This pretty vase measures 5"high by 2 5/8"diameter at the shoulder - the top is 1"diameter and the base is 1 1/4"diameter. The pink and silver tulips are done in the gin-bari technique - with vivid green leaves highlighting the flowers. The flowers are done of a dark black ground with very tight cloisons. This is indicative of the dating to the early to mid Meiji period, circa 1880s. At that time, cloisonné artists had not yet mastered the art of large areas of the design in a pure solid color. They had to use these much smaller cloisons to contain the powered glass that was then melted in the kiln. It was not until almost the turn of the 20th century that these artists learned to execute large solid colored areas without using small cloisons.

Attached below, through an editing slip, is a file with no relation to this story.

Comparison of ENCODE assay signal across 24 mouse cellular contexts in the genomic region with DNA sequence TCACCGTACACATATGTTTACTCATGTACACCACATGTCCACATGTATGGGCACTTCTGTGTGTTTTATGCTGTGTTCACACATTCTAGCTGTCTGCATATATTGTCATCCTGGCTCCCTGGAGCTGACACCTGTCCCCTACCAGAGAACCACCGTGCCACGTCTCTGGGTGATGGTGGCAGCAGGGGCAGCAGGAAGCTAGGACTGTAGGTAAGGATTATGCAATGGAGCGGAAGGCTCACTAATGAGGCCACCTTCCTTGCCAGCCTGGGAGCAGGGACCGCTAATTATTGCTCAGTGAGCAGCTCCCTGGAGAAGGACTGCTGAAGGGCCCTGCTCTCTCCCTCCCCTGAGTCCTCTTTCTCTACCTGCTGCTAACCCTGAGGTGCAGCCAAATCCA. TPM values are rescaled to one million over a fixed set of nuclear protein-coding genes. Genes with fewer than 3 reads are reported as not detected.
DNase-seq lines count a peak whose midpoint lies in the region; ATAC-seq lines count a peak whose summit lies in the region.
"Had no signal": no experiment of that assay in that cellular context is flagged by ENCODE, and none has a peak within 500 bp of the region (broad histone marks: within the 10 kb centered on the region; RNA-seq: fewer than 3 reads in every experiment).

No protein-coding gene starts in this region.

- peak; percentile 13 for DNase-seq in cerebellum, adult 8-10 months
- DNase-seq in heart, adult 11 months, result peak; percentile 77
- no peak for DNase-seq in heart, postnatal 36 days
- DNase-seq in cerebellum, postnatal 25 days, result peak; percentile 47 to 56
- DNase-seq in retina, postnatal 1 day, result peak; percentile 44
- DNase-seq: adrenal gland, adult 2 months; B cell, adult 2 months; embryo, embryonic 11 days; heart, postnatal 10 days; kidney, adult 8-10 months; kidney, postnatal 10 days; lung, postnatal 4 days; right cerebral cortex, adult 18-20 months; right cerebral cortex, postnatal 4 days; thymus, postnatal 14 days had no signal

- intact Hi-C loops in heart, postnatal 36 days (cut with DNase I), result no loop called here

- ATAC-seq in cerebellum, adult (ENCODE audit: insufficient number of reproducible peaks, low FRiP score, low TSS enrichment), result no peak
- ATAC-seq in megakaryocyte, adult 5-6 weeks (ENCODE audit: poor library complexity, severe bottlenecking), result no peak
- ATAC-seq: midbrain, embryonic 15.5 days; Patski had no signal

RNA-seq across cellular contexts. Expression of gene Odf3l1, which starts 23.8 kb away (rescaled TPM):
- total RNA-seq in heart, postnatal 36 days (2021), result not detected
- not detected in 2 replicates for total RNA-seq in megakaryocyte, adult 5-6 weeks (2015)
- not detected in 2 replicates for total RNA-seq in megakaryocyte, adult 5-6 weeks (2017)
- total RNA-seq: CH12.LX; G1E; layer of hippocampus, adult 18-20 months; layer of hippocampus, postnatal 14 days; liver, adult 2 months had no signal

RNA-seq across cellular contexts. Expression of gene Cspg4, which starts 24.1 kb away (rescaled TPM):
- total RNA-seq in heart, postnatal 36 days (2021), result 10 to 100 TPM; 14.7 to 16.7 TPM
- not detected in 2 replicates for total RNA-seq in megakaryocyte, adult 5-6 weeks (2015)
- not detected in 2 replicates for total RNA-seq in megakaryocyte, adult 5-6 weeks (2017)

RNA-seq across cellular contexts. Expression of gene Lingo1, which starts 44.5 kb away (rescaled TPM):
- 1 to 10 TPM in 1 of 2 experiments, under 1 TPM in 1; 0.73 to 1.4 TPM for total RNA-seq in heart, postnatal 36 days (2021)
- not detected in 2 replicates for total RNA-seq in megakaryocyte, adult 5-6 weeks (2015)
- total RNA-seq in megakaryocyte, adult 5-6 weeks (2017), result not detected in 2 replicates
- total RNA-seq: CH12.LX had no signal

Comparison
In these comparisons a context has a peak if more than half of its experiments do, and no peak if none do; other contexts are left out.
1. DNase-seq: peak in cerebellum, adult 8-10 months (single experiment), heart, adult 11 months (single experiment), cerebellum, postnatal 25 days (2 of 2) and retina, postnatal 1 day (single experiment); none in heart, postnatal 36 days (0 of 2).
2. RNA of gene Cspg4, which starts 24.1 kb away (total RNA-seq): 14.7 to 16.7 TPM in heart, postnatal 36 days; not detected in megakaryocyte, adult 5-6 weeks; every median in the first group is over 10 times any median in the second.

The vase is in very fine condition. There is one tiny area on the end of one of the green leaves that has a very small section of oxidation from an imperceptible tiny crack. This actually makes the leaf look as if it is turning brown at the end as it has aged. We date the vase to the period of 1880-1890.
In gin-bari, a copper or brass body is generally covered with a thin sheet of silver foil which frequently has a stippled or other repetitive design embossed upon it. The foil is then covered with transparent or translucent enamel, so that the reflective quality of the foil enhances the color and gives the piece a shimmering effect. The background portion of the piece has some similarity to basse-taille in that light traverses the transparent enamel layer to shine from the hollows and ridges of the design. The foreground in gin-bari is like standard cloisonné in that it is made of wired cells filled with colored enamels, either transparent, semi-transparent or opaque. The cloisonné wires are affixed to the enamel coating by means of a vegetable glue, and the process of enameling is continued as usual.